Hyundai Verna Volkswagen Vento Honda City
Last month our cover story was the new Hyundai Verna first drive and it raised a pertinent question that the nation wanted to know: was it truly the best in this segment? So in our latest edition, we try to get you a definitive answer and, in addition, highlight facts about the best cars in the C-segment. We understand that this surely must have piqued your interest. Read on to know more...
For our comparison, we took the recently updated Honda City, which, over the years, has made the segment popular in India; the built-like-a-tank European offering, Volkswagen Vento; and, of course, the 2017 Hyundai Verna. Sadly, the Maruti Suzuki Ciaz wasn’t available during our comparison dates, but I feel it has similar characteristics as the City. So let’s kick off the battle among the holy trinity of this segment: South Korea, Japan, and Germany.
As you know, the Verna is the latest car in this segment and is based on the company’s new K2 platform which also underpins the larger Hyundai Elantra. It’s interesting how the company has used a platform from a segment above, since usually it’s the other way around to reduce cost. As compared to the older version of the Verna, the new one has more structural rigidity and comes with the largest and most powerful engine in its class.
The Hyundai receives a 1.6-litre turbocharged four-cylinder diesel engine mated to a six-speed manual gearbox and it churns out best-in-class 128 PS and 260 Nm. The Vento has been the enthusiast’s pick in the segment and comes with a spirited 1.5-litre turbocharged unit producing 110 PS and 250 Nm. The City is at the bottom of the performance pyramid with its 1.5-litre i-DTEC, making a modest 100 PS and torque of 200 Nm. Having said that, it is the most fuel-efficient here, returning 19.5 km/l (overall) which is two km/l more than the others.
The Honda City, like the Verna, comes mated with a six-speed manual, while the Vento has a five-speed gearbox. Both the Vento and Verna have diesel-automatic variants — an option which the City doesn’t offer yet. The Vento and Verna have effortless gear-shift action; in comparison, the Honda needs a bit more effort while slotting the lever through the gears.
Like most Volkswagen models, the Vento has a great combo of sportiness and comfort, and is engaging to drive. The 1.5 TDI offers strong initial drive and torque flows in early at 1,500 rpm. During idling, the diesel clatter does creep into the cabin but it evens out into a raspy note as it gathers revs. Talking about engine noise, the City sounds coarse among these three and runs out of steam the fastest. It’s better suited for sauntering leisurely in town. In comparison, the new Verna has totally transformed its driveability. It’s a far cry from the older version’s spiky power delivery and soggy handling. Although Hyundai have retained the 1.6-litre common-rail diesel in the new car, it has been tuned beautifully to produce ample thrust at the bottom end and, with the turbo kicking in seamlessly, offers strong performance. The strongest in this comparison, if I may add.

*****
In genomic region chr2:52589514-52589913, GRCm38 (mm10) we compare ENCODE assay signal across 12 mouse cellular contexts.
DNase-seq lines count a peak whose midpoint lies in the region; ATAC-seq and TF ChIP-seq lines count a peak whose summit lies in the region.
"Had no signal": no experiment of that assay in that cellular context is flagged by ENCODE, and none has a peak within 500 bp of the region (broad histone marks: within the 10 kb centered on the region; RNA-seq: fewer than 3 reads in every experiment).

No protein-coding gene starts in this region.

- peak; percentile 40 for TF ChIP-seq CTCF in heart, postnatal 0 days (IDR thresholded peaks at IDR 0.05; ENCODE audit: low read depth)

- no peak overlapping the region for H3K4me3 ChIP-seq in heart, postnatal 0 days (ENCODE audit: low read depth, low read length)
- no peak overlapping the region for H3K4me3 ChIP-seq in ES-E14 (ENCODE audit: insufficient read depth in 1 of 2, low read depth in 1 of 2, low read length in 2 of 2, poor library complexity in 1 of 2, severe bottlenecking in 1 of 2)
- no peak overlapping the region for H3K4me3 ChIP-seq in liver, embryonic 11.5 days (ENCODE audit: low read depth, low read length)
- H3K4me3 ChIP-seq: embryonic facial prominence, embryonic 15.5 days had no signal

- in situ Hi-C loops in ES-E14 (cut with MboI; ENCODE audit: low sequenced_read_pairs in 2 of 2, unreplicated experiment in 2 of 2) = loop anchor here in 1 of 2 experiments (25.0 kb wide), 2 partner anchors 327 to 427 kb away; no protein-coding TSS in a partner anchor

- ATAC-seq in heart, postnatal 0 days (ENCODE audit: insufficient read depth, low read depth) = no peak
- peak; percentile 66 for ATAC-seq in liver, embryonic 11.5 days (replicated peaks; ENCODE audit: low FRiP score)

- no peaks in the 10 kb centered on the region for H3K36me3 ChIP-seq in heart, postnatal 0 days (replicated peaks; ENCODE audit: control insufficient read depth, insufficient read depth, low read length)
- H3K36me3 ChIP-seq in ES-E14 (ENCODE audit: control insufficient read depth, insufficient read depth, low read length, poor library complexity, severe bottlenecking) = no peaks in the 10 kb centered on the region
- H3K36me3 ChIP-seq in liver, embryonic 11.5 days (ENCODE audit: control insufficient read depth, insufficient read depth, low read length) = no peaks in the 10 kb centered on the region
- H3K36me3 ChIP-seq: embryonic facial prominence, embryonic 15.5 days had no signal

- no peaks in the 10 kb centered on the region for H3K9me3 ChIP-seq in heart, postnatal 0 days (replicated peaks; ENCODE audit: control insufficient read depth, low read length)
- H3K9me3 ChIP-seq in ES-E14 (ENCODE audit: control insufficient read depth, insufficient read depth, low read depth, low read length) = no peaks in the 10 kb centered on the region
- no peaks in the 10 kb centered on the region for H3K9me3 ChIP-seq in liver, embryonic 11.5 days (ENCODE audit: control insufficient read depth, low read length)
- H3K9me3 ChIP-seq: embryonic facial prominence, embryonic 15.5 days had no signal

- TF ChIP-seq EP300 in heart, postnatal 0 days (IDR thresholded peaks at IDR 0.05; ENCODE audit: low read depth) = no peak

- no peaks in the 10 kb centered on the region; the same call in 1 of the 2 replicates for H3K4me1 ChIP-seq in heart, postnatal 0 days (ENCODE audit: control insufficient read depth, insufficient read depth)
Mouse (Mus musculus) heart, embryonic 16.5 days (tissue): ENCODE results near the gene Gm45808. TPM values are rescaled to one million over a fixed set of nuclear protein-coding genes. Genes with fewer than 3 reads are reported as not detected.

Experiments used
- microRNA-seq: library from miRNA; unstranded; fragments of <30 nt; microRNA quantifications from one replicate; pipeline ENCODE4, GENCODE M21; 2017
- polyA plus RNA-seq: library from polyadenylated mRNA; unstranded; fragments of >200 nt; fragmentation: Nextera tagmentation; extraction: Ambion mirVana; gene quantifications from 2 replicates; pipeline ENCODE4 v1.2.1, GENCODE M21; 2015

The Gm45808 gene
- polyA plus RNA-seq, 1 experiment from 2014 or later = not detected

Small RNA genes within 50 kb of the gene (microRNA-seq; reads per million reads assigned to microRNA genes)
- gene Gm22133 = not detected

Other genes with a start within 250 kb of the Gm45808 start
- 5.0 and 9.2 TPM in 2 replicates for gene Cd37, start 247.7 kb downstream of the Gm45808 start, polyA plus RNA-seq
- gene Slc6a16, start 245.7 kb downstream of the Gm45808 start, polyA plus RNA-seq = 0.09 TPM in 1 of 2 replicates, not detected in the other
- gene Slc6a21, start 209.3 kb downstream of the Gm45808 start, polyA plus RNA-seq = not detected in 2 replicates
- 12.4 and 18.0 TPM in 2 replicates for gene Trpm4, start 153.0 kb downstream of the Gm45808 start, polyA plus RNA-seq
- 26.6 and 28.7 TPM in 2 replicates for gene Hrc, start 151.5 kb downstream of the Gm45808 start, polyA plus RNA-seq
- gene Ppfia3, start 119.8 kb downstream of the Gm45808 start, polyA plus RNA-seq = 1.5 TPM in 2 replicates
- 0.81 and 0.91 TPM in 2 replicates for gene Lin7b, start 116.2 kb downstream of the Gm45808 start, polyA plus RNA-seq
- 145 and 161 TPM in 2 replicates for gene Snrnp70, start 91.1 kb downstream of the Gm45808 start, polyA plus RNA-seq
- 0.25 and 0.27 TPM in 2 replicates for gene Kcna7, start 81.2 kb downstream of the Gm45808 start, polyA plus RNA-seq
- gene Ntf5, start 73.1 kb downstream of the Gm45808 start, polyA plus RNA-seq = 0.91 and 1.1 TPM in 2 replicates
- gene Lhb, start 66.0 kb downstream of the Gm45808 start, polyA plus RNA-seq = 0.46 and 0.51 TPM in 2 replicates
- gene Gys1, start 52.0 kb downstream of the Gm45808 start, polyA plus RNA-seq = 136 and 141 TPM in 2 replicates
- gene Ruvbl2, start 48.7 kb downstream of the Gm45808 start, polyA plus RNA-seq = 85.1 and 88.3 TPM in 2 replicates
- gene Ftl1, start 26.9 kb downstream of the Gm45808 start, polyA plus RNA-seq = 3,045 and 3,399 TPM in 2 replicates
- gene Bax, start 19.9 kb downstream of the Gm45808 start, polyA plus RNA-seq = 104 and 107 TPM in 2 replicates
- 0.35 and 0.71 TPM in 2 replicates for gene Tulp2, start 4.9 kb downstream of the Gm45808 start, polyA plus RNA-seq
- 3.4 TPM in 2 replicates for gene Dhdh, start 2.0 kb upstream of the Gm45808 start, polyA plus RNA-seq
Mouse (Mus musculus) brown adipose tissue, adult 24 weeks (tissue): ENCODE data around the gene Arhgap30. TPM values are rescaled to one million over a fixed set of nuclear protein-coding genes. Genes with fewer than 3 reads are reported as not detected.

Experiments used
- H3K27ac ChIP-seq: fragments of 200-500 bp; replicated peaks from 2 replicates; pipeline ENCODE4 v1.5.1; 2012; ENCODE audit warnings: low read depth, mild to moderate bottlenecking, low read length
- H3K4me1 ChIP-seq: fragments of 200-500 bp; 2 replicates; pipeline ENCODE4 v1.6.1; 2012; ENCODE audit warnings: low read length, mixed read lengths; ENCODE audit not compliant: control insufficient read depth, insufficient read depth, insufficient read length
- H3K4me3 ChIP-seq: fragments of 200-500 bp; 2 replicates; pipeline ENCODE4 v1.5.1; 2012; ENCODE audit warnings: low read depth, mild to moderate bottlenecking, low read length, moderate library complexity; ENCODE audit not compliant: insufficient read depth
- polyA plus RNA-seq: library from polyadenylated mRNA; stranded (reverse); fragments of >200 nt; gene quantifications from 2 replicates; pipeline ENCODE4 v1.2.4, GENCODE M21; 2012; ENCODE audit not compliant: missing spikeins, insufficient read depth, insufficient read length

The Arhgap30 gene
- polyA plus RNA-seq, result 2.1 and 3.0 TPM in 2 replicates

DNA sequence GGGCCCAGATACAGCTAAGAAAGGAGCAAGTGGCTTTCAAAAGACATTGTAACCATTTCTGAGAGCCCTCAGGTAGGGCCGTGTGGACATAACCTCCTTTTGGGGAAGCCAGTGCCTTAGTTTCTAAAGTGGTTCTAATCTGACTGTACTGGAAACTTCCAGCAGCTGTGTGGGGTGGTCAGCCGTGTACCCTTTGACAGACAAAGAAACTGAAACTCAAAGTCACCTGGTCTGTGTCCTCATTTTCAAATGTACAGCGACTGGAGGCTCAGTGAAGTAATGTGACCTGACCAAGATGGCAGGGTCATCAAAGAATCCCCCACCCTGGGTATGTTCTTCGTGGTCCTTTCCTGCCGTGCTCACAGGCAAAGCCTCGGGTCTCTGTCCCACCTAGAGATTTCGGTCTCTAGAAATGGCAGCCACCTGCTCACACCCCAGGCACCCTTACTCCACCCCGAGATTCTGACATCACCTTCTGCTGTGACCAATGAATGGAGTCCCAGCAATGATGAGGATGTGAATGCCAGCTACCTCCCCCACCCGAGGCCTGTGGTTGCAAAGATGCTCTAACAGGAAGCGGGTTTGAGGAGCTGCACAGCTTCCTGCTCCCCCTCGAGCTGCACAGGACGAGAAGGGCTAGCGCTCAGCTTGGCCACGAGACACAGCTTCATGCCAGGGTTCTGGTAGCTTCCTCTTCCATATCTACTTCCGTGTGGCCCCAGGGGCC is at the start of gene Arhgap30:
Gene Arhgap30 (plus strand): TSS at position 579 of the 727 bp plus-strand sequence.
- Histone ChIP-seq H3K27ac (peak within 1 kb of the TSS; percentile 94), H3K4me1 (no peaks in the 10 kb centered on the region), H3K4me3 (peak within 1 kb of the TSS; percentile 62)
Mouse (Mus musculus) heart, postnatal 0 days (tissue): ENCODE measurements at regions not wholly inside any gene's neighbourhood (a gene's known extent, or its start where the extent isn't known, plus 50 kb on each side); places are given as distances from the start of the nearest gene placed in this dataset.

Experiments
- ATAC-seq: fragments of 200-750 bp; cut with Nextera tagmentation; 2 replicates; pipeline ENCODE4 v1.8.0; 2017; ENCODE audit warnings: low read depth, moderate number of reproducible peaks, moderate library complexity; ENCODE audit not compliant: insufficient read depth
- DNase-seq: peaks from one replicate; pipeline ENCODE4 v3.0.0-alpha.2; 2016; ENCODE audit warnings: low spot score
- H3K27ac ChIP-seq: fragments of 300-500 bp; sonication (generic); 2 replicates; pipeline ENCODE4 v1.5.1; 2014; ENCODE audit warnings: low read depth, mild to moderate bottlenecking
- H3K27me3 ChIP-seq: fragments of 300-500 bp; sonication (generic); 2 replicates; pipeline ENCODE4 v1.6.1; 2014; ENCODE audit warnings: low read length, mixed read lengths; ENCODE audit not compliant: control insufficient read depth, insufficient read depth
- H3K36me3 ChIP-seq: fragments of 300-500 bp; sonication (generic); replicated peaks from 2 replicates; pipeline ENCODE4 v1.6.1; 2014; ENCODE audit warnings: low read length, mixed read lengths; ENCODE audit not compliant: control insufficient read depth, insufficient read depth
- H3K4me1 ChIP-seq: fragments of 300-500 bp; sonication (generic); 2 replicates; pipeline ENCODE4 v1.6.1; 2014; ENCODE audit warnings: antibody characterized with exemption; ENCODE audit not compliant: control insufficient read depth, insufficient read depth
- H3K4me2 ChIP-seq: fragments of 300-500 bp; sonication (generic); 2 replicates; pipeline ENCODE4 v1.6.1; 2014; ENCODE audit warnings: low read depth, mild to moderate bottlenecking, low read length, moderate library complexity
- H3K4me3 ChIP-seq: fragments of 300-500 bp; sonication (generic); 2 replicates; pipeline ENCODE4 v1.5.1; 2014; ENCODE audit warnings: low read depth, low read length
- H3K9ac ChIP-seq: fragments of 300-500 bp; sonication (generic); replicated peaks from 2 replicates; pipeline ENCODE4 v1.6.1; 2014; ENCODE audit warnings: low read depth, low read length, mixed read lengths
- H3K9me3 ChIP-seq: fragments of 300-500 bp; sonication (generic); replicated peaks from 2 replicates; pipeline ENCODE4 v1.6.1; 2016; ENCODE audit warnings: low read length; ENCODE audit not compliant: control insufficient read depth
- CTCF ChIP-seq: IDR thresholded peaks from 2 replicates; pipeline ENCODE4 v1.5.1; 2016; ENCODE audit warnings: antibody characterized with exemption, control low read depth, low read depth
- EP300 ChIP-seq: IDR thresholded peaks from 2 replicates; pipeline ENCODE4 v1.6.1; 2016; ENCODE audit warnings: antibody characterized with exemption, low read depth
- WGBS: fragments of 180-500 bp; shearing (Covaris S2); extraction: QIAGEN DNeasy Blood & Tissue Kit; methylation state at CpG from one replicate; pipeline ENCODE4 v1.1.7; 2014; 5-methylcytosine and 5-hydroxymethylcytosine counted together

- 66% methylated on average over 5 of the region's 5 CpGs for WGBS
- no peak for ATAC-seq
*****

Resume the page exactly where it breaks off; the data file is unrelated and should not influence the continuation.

We tested the manual diesel versions of all the three cars, in similar conditions, to see which one is the quickest to reach the quarter mile, and the final results were full of surprises. The Honda i-DTEC is the smallest in capacity and produces the least power here. But it is important to add that it is lightweight, tipping the scale at just 1,165 kg, giving it decent power-to-weight advantage. However, in this comparison, it took the longest to hit 0-100 km/h (15.44 seconds) and managed to reach the quarter-mile in 20.23 seconds, both of which are about a second and a half slower than the Vento. The Verna stunned us, and the competition, by sprinting to 100 km/h from standstill in just 10.97 seconds. That’s over four seconds faster than the City and over 2.5 seconds quicker than the Vento. The Hyundai was also the quickest to reach the quarter-mile in just 17.78 seconds. The next test was driving dynamics, and it was a close contest. The City proved to be an ideal ‘city’ car, tuned for comfort, managing most road undulations rather well. Its light steering is a boon in the city, along with the softer suspension setup that makes the handling less aggressive than its rivals. It’s best for those who prefer to be seated at the back cosily as they are chauffeured around.
To me, it seem as if the Verna is trying to be a complete contrast to this. It is being projected as a sporty car to attract enthusiasts. Apart from the spirited engine, the suspension and steering have been further tweaked to aid this cause. It’s neither too soft nor firm, and takes on ditches and potholes with surprising ease. Since there’s little body movement, passengers feel comfortable even when driven enthusiastically. The most impressive aspect of the Hyundai is its improved handling and steering feel. Although it’s still on the lighter side, it feels fairly accurate and offers good feedback even at higher speeds. The older version felt floaty and very uninspiring when driven above three-digit speeds, but the 2017 version is impressive and fun to drive. It really has transformed into a much better car. This brings us to the reigning champion of driveability in this segment. The Vento still holds its ground and feels rock-solid to drive. It’s tough to flaw German engineering in terms of driving dynamics and the Vento is a great example. Ironing out most bumps and ditches and with the best body composure in this shootout, it feels the most secure car to drive. You’re always sure that the Vento won’t throw any surprises. The steering feedback and